San Diego County Dist. Atty. Edwin Miller said Thursday he will seek a new trial for Sagon Penn, who was acquitted last month of the most serious charges he faced in a police murder trial.
The decision means Penn, 24, faces retrial on charges of attempted murder in the shooting of civilian ride-along Sara Pina-Ruiz, voluntary manslaughter in the death of Police Agent Thomas Riggs, attempted voluntary manslaughter in the wounding of Police Agent Donovan Jacobs, and assault with a deadly weapon for driving over Jacobs with Jacobs' car. The jury deadlocked on those charges.
Miller said a streamlined trial on the less serious charges could turn around the result of Penn's first trial, a four-month marathon that ended with Penn's acquittal June 26 on charges of murder and attempted murder for the March 31, 1985, shootings in a Southeast San Diego driveway.
"We'll be trying the case on lesser charges and we'll be trying it with a new and different jury," Miller said. "That in and of itself will make a difference."
Defense attorney Milton J. Silverman reiterated Thursday his intention to seek a dismissal of all the remaining charges against Penn, based on the failure of police and prosecutors to turn over a Police Academy transcript critical of Jacobs in time for it to be presented to jurors.
"If they want to go again, I'm ready, willing and able to defend Mr. Penn," Silverman said. He predicted that a second trial would be similar to the first in scope, length and number of witnesses.
Miller said he made the decision to continue pressing the case against Penn in consultation solely with attorneys in his office--including Deputy Dist. Atty. Michael Carpenter, who again will try the case, this time with the assistance of Deputy Dist. Atty. Wayne Mayer.
"Law enforcement has its viewpoint and so does the minority community," Miller said. "But none of those factors were considered."
He said he had received letters concerning the case from citizens, but no official communications from either law enforcement or groups supporting Penn.
In the first trial, jurors voted heavily to acquit Penn on all the charges, but they deadlocked largely because of some jurors' sense that Penn overreacted to actions by Jacobs. But the jurors held Jacobs responsible for starting the confrontation.
Reaction to the district attorney's decision followed predictable lines.
Assistant Police Chief Bob Burgreen said officers in the San Diego Police Department--many of whom were bitterly disappointed with the jury verdicts in the first trial--wanted to see a conclusive judgment in the case.
"Most officers from this department feel this entire matter has yet to be completely resolved," he said. "Some serious charges were left hanging that we'd like to see resolved, and we think they should be resolved before a judge and jury."
Reiko Obata, chairwoman of the Sagon Penn Defense Committee, scored Miller's decision.
"Nothing was left unresolved," she said. "All the counts were decided by the jury and every single one of them was overwhelmingly in favor of acquittal. It's clear that the only thing the district attorney's office and the Police Department are interested in is a conviction."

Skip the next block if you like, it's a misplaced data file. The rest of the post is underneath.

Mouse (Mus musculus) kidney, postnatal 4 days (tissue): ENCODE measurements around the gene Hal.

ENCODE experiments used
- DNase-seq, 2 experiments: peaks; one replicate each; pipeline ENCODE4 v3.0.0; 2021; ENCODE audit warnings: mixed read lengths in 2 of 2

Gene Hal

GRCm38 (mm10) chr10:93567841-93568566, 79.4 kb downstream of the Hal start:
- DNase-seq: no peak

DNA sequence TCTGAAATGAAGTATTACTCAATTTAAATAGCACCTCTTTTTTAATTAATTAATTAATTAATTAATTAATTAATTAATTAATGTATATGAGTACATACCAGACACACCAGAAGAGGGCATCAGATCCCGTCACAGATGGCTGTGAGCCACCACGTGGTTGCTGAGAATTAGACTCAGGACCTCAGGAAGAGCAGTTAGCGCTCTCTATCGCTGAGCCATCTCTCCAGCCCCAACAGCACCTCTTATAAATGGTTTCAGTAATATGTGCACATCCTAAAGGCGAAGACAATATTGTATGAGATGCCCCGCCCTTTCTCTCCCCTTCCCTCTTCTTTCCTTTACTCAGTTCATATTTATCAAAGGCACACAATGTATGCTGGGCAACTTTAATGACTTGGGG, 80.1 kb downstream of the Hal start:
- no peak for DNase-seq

In a statement issued Thursday afternoon, Miller said: "A thorough review of the way in which this case was tried, of evidentiary rulings made by the court and the weight of the evidence convinced me that we must go forward to retrial."
Later, in an interview, Miller declined to specify rulings by San Diego County Superior Court Judge Ben W. Hamrick that he viewed as going against prosecutors in the first trial. Nor would he discuss how prosecutors may adjust their strategy for a retrial.
But Miller said the opportunity to have seen how witnesses performed in court and how jurors seemingly responded to the evidence obviously would help his staff prepare for trying the case again.
"You know as well as I do that we have a very unique factual circumstance here," Miller said. "This time, I think, we have seen the reaction of jurors under those circumstances, and we'll treat it accordingly this time around."
Jacobs and Riggs stopped Penn, whom they took to be a gang member, as they patrolled the Encanto community the evening of March 31, 1985. Witnesses testified that an altercation began when Penn refused Jacobs' order to remove his driver's license from his wallet as he showed it to the officer.
When Penn turned to walk away, Jacobs grabbed him by the arm and threw a punch, observers testified. Several witnesses said Jacobs told Penn, "You think you're bad, nigger . . . I'm going to beat your black ass."
Jacobs insisted at the trial that he did not use racial slurs and had never used the word nigger.
A struggle broke out, and Penn fell to the ground with Jacobs sitting on his chest. Penn reached for Jacobs' gun, raised it to the officer's neck and fired one shot. Silverman argued that the gun discharged when Riggs kicked Penn's arm.